Fortress Church, Târgu Mureș
|Ecclesiastical or organizational status||Church|
|Location||Târgu Mureș, Romania|
After less than a century from the first historical proof of the existence of the Franciscan order in Transylvania, Hungarian Kingdom Franciscan friars arrived in the town. The monastery is first mentioned in 1332. Its building took an entire century, from the middle of the 14th century until the middle of the 15th and includes the monastery building, an older chapel, the church and the steeple. As far as the architectural style is concerned, these buildings belong to the late Gothic, both structurally and aesthetically. There were three building periods: 1350–1370 – when the chapel and monastery were built, 1370–1400 – the erection of the church choir and 1400–1450 – the last period during which the church and steeple were finalized. In 2010, the seal of a franciscan friar that was travelling to it so as to review it was discovered. The franciscan order sent friars from other monasteries to review the activity of other ones, either yearly, or every other two years. They were usually sent from as far a place as possible so as to ensure the unbiasedness of the report that they wrote.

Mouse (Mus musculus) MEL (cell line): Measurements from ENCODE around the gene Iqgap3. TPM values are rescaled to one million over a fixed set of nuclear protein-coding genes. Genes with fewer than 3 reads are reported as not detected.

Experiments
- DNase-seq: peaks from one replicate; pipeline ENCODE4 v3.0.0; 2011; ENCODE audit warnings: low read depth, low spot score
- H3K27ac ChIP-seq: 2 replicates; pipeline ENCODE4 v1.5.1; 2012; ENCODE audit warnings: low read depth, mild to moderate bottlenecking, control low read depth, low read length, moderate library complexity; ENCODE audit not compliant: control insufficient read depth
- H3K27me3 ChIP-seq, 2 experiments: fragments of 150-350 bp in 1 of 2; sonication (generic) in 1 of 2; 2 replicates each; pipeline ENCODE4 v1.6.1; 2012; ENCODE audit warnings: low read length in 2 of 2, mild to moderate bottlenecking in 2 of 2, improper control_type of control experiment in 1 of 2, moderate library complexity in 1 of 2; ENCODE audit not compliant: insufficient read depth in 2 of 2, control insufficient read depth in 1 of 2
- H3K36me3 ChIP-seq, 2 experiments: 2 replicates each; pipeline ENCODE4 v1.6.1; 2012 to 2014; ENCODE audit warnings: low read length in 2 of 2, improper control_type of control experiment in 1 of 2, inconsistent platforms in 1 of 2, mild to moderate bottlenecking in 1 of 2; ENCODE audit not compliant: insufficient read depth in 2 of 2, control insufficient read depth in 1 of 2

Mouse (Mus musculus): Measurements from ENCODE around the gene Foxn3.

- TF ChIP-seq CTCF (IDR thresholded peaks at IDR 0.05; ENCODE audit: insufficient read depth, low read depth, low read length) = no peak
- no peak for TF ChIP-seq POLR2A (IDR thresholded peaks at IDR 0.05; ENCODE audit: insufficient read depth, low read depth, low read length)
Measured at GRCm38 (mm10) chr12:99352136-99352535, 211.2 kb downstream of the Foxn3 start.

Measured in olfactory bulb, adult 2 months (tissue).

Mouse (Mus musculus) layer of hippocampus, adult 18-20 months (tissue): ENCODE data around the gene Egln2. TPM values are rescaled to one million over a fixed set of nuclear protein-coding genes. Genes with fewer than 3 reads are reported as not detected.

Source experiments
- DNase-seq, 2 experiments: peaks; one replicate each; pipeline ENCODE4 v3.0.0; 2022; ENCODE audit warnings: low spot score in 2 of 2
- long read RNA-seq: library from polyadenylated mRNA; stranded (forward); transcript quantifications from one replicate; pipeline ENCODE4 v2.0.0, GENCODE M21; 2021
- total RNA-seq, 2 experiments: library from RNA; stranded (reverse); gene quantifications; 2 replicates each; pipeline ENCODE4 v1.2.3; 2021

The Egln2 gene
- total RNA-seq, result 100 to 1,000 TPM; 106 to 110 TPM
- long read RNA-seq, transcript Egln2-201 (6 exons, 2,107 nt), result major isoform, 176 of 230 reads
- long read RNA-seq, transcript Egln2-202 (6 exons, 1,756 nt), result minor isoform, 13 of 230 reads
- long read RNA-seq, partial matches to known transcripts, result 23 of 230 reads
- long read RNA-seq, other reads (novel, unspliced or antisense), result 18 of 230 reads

The current appearance of the inside of the church is the result of numerous changes done in time. Close to the entrance there is a balcony supported by arches on posts. The slightly curved ceiling, reinforced by four pairs of double arches and decorated with stucco, is the result of remodeling works performed in 1790 by Anton Türk, one of the most famous Transylvanian architects of the Baroque period. The church may have been originally decorated with frescos, as traces of mural paintings were found inside. The almost complete disappearance of these paintings is due to the fact that the church became the property of reformed believers in 1557. The religious reform required for churches to have no paintings, statues or religious frescos.
The last one to be built was the 50 meter high, 4 level steeple-tower. The top level, where the bells are, has broken arch openings on all four sides. The pointed roof of the tower has four smaller towers in each corner. The tower may have replaced part of the monastery building, which was demolished to make place for it.
- "Archived copy". Archived from the original on 22 February 2017. Retrieved 22 February 2017.CS1 maint: archived copy as title (link)
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